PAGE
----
PROPOSED changes to the way town halls are funded have received a mixed reaction from Kirklees' councillors.
The Local Government Association (LGA) has announced plans to change the way councils are funded including changes to council tax, local authorities regaining control of business rates and getting a part of income tax.
The LGA, which represents councils led by all parties, claims the changes would create a more accountable and transparent system.
At present three quarters of all income received by councils is directly from the Government. The proposals would look to reverse that figure so just one quarter comes from Government, the rest being generated locally.
The LGA also argues the present council tax system is unfair because it is based on property rather than income.
But the leaders of Kirklees Council's three main parties had mixed views on what the proposed changes would mean for the tax payer.
THE Liberal Democrat leader was delighted that a serious debate into scrapping council tax was taking place.
"I am and have long been a firm believer that council tax is unfair and needs to be scrapped. It is unfair because it is based on property rather than income.
"A local income tax would go up but you wouldn't have to pay council tax. Under a local income tax 70 per cent of people would be better off.
"Business rates should remain set nationally. There is an issue with keeping business in line with what is happening nationally.
"I would welcome the localising of taxes because it would give us as a council a greater freedom to spend money on things we know we need doing rather than getting money from the Government that is already earmarked to be spent in a specific area."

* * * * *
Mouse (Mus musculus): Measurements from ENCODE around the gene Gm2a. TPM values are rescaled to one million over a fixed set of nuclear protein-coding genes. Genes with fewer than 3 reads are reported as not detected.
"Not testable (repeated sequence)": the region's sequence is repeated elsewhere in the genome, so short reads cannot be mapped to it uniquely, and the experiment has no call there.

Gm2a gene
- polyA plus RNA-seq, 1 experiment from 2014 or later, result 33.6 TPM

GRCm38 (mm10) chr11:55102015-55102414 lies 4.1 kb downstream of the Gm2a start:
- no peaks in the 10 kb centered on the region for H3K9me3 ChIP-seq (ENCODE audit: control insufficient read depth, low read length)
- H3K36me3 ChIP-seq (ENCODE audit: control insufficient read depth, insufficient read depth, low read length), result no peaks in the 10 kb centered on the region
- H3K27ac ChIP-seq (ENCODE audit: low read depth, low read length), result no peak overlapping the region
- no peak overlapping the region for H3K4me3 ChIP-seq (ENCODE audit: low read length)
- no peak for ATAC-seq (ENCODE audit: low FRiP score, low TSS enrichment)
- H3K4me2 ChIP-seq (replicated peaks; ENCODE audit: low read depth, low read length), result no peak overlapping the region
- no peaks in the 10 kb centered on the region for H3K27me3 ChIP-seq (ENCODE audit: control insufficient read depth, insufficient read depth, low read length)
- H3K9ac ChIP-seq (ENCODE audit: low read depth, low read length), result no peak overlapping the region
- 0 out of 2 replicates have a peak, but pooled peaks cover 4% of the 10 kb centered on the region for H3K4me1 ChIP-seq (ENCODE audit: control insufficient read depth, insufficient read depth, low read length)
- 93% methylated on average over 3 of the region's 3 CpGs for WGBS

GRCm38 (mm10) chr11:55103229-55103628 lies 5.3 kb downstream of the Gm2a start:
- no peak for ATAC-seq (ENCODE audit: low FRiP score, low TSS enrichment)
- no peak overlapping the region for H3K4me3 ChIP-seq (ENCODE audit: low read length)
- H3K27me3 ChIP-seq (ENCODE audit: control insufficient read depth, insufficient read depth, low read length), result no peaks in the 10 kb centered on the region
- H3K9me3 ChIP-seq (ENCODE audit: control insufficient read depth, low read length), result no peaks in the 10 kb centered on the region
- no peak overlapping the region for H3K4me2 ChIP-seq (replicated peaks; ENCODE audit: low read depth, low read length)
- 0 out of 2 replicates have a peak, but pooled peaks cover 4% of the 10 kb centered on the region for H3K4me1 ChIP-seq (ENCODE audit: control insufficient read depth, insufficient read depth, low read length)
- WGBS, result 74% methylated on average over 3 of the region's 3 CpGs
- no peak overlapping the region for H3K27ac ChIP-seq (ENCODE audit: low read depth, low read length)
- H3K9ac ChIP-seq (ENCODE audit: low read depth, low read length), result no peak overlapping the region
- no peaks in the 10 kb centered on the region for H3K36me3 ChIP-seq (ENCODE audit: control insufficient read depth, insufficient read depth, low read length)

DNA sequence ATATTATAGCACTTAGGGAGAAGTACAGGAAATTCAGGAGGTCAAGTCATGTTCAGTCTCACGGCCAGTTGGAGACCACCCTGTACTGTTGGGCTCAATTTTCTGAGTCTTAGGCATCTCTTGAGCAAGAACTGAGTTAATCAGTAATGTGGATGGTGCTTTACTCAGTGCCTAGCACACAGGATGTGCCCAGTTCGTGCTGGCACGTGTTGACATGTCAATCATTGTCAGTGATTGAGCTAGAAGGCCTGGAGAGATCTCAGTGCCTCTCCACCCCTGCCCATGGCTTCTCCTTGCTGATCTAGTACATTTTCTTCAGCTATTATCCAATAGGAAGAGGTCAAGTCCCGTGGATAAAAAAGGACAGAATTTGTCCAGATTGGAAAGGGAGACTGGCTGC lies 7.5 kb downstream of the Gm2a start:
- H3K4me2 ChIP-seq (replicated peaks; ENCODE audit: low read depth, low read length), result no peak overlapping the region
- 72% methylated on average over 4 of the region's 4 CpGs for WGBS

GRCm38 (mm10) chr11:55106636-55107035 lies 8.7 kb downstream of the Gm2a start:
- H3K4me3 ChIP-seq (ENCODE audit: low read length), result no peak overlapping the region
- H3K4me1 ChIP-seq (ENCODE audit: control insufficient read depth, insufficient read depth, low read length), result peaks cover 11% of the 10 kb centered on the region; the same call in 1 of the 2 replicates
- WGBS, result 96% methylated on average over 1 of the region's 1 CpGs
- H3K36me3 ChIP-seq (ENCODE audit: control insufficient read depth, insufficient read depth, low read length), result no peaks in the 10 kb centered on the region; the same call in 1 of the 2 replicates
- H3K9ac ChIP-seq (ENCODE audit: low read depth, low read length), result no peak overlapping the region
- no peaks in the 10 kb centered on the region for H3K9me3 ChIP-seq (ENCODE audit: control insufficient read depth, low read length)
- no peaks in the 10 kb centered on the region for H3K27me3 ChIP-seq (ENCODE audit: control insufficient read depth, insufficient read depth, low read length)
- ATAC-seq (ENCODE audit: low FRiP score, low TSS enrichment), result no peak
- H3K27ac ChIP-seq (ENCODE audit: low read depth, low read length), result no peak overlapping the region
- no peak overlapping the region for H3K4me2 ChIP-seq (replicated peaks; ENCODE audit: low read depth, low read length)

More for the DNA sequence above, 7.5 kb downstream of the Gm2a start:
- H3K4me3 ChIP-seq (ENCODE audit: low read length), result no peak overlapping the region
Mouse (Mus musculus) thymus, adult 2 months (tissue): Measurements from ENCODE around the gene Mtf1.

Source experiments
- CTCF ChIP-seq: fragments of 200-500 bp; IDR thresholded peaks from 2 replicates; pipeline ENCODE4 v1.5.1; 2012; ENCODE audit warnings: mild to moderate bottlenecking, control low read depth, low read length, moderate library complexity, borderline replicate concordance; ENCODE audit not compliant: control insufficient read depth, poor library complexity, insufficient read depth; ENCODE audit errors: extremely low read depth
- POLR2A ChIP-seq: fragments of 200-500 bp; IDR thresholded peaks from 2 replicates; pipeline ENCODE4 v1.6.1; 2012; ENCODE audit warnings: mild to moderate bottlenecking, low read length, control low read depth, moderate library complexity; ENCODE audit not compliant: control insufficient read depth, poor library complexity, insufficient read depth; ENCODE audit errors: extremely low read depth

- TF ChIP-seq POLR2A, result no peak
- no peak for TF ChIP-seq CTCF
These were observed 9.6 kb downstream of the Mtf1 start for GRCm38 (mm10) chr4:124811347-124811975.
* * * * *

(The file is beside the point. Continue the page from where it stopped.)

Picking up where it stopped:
THE Labour leader welcomed a change but had his doubts about whether the LGA's proposals were the answer.
"In principle I welcome the change because it will mean more accountability for local councils," he said.
"At the moment a lot of money comes through the Government, which means that blame can sometimes be deflected when a local council does not perform as well as they might.
"My fears are in the administration side of things.
" I think it could be very, very difficult to manage a new scheme like this on a local level."
THE Conservative leader was quick to slam the LGA's proposals, claiming he thought changes would in the end be minimal.
He said: "All the things that have been proposed have major implementation flaws.
"In the end this could end up costing money because of the cost of administrating and managing it.
"As far as localised income tax goes there remains a lot of questions that need to be answered with regards to these proposals.
"What if someone works in Kirklees and lives in Bradford yet the company they work for is based in Leeds?
"That could mean three different levels of rate and we still don't know which one will determine how much someone will pay."